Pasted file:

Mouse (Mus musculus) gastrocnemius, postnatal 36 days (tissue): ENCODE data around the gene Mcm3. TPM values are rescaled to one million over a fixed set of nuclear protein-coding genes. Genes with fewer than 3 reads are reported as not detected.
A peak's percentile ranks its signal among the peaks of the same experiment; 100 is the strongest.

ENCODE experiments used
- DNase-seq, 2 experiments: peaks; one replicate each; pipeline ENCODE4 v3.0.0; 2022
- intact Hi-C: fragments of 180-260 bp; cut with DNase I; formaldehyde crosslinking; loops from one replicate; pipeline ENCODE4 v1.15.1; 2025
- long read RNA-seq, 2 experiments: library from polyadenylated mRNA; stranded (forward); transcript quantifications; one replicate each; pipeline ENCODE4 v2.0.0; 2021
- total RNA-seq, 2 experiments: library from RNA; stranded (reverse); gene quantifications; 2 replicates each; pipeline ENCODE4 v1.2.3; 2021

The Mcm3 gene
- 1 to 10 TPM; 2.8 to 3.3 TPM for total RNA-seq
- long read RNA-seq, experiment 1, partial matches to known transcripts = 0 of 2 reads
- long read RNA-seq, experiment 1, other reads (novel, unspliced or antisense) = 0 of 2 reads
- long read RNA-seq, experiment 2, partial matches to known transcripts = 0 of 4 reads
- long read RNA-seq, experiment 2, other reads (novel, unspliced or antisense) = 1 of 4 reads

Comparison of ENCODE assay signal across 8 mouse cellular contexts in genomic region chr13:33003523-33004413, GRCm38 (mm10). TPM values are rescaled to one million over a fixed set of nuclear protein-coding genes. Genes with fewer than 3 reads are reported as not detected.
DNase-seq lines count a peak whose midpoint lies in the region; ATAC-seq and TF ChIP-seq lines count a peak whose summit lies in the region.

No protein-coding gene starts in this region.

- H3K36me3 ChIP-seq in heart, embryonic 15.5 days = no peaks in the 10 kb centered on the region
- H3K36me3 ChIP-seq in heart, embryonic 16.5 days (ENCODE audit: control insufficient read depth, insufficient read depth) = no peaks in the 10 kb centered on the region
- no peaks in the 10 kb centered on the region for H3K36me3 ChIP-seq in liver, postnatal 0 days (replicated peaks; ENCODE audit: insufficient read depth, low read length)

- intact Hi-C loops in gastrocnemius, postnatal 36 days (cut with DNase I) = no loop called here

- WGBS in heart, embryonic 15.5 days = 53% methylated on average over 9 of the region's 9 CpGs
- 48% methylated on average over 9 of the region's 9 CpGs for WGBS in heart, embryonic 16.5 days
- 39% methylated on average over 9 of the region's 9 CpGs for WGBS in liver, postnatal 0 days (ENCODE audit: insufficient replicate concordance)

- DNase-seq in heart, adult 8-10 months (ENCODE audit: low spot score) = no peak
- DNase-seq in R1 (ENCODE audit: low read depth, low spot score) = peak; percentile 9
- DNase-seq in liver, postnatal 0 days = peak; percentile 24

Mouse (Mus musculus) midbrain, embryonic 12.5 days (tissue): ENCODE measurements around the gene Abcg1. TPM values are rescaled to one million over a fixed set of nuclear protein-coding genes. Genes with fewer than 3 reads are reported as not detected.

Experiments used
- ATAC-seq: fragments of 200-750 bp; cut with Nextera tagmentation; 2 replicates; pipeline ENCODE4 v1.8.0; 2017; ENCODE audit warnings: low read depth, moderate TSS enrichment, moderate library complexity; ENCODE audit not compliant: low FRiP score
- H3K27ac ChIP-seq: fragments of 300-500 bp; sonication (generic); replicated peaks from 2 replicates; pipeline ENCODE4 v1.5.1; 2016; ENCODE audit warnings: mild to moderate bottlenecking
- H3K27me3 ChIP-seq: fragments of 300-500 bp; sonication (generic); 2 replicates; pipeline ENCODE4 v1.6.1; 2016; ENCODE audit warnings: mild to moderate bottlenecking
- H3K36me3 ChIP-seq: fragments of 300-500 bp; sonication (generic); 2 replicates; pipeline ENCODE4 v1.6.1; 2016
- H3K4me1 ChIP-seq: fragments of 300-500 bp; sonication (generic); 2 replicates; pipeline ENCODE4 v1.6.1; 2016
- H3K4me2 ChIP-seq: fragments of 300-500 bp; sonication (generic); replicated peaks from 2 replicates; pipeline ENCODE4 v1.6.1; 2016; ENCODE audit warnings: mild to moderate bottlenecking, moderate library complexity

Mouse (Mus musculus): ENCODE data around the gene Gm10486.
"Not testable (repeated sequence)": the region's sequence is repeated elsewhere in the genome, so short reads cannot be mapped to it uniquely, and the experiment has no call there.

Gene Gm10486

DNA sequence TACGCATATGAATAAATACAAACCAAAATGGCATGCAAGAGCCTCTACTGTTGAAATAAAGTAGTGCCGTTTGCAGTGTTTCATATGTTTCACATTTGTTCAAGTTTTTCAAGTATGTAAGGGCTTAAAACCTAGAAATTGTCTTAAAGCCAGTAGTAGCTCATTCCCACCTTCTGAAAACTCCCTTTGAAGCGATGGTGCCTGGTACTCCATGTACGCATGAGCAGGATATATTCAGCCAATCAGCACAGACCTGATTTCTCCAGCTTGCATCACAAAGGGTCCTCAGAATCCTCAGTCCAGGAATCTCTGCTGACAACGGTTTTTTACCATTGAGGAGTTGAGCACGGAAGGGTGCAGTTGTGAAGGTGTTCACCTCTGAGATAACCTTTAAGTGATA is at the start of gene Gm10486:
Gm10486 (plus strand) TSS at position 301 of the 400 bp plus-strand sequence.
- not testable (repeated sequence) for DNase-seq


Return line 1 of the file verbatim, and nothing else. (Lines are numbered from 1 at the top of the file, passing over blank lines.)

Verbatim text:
Mouse (Mus musculus) gastrocnemius, postnatal 36 days (tissue): ENCODE data around the gene Mcm3. TPM values are rescaled to one million over a fixed set of nuclear protein-coding genes. Genes with fewer than 3 reads are reported as not detected.